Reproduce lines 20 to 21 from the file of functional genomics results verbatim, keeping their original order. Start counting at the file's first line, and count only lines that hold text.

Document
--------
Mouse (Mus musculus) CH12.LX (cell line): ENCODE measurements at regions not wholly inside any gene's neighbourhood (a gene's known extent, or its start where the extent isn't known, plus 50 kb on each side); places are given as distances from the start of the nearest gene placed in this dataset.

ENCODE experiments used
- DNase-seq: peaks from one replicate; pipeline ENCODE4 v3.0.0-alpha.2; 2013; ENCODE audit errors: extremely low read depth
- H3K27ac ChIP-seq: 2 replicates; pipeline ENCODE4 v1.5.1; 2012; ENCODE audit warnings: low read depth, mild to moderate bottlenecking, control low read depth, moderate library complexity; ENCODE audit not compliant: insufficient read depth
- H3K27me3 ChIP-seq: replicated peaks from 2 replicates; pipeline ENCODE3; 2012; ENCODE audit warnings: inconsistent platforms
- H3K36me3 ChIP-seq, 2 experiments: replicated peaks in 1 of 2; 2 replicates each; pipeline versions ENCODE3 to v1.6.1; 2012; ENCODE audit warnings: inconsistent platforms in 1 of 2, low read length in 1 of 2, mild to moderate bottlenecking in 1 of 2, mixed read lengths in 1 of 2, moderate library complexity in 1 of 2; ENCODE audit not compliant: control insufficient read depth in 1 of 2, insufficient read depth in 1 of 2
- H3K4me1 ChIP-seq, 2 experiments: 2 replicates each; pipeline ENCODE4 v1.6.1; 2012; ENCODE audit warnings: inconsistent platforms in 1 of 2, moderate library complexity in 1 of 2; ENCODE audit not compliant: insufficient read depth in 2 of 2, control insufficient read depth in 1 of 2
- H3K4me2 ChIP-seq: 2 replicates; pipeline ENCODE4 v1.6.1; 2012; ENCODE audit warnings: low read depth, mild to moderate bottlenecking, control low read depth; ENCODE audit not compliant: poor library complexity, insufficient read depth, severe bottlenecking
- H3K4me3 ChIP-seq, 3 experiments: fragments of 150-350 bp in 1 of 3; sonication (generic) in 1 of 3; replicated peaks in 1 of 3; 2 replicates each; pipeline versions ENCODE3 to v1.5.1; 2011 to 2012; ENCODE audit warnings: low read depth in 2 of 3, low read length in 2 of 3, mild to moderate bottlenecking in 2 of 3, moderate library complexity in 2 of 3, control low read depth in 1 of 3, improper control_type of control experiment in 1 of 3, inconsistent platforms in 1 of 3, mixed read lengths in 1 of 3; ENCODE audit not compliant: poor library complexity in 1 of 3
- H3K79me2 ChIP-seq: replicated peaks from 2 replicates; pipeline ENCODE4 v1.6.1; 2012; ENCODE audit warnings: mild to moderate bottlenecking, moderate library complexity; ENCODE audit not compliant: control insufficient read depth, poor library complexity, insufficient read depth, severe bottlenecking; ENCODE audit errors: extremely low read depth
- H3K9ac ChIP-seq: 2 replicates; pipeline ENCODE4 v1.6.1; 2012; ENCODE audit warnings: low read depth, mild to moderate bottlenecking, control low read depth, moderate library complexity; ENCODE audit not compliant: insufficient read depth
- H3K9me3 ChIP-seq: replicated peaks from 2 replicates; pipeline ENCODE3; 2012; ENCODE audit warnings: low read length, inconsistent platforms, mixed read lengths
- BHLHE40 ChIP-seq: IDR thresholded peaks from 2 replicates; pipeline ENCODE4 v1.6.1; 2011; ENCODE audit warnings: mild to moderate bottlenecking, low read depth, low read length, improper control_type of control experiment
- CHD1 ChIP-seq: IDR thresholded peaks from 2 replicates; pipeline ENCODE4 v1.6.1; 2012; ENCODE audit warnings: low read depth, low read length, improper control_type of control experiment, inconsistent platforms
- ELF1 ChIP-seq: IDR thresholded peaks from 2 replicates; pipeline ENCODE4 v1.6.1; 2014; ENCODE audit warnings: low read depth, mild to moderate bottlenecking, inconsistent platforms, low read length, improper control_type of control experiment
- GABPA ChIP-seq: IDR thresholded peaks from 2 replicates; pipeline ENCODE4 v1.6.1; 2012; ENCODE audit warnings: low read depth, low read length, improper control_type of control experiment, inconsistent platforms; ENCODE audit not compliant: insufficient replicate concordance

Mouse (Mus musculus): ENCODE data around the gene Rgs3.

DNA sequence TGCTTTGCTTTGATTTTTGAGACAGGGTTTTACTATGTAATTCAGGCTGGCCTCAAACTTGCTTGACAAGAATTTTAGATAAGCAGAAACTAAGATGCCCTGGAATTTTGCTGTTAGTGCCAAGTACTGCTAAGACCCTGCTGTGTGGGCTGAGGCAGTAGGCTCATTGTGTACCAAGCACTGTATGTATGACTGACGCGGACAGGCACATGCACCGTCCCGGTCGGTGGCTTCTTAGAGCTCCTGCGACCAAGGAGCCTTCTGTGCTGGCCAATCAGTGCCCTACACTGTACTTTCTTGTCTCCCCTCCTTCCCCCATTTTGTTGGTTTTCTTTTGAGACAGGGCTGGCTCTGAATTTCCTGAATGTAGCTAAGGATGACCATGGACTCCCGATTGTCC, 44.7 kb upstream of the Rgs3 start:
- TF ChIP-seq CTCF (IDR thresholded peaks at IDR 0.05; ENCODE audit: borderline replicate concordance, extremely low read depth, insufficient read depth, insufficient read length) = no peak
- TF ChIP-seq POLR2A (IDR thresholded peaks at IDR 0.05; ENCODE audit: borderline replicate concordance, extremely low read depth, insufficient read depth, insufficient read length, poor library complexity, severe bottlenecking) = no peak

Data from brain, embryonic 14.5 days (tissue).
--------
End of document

- TF ChIP-seq POLR2A (IDR thresholded peaks at IDR 0.05; ENCODE audit: borderline replicate concordance, extremely low read depth, insufficient read depth, insufficient read length, poor library complexity, severe bottlenecking) = no peak

Data from brain, embryonic 14.5 days (tissue).